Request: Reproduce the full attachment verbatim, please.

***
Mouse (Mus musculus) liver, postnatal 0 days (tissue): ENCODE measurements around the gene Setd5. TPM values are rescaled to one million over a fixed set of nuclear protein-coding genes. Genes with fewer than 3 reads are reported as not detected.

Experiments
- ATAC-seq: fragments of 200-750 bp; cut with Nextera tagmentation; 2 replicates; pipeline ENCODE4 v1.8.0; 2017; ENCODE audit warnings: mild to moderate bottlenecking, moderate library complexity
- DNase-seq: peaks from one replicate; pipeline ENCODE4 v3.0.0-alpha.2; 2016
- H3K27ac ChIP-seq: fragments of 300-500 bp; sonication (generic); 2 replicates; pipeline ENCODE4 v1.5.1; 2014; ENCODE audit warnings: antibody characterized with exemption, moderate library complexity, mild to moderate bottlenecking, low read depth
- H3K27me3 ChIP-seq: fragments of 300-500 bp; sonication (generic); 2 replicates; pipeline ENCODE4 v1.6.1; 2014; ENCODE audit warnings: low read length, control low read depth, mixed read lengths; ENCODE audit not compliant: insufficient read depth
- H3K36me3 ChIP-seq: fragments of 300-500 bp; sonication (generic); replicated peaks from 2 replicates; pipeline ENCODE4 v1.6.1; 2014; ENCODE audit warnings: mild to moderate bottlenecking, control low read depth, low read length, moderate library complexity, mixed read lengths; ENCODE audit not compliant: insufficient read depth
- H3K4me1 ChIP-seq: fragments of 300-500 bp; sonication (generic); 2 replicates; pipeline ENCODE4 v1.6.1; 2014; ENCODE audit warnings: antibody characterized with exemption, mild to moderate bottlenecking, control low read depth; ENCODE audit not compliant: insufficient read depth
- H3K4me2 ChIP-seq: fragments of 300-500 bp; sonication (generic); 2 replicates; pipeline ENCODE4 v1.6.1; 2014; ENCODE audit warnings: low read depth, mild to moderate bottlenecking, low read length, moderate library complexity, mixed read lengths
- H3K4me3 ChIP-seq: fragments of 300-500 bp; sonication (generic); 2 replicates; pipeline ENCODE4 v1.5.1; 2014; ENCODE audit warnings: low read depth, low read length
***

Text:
Mouse (Mus musculus) liver, postnatal 0 days (tissue): ENCODE measurements around the gene Setd5. TPM values are rescaled to one million over a fixed set of nuclear protein-coding genes. Genes with fewer than 3 reads are reported as not detected.

Experiments
- ATAC-seq: fragments of 200-750 bp; cut with Nextera tagmentation; 2 replicates; pipeline ENCODE4 v1.8.0; 2017; ENCODE audit warnings: mild to moderate bottlenecking, moderate library complexity
- DNase-seq: peaks from one replicate; pipeline ENCODE4 v3.0.0-alpha.2; 2016
- H3K27ac ChIP-seq: fragments of 300-500 bp; sonication (generic); 2 replicates; pipeline ENCODE4 v1.5.1; 2014; ENCODE audit warnings: antibody characterized with exemption, moderate library complexity, mild to moderate bottlenecking, low read depth
- H3K27me3 ChIP-seq: fragments of 300-500 bp; sonication (generic); 2 replicates; pipeline ENCODE4 v1.6.1; 2014; ENCODE audit warnings: low read length, control low read depth, mixed read lengths; ENCODE audit not compliant: insufficient read depth
- H3K36me3 ChIP-seq: fragments of 300-500 bp; sonication (generic); replicated peaks from 2 replicates; pipeline ENCODE4 v1.6.1; 2014; ENCODE audit warnings: mild to moderate bottlenecking, control low read depth, low read length, moderate library complexity, mixed read lengths; ENCODE audit not compliant: insufficient read depth
- H3K4me1 ChIP-seq: fragments of 300-500 bp; sonication (generic); 2 replicates; pipeline ENCODE4 v1.6.1; 2014; ENCODE audit warnings: antibody characterized with exemption, mild to moderate bottlenecking, control low read depth; ENCODE audit not compliant: insufficient read depth
- H3K4me2 ChIP-seq: fragments of 300-500 bp; sonication (generic); 2 replicates; pipeline ENCODE4 v1.6.1; 2014; ENCODE audit warnings: low read depth, mild to moderate bottlenecking, low read length, moderate library complexity, mixed read lengths
- H3K4me3 ChIP-seq: fragments of 300-500 bp; sonication (generic); 2 replicates; pipeline ENCODE4 v1.5.1; 2014; ENCODE audit warnings: low read depth, low read length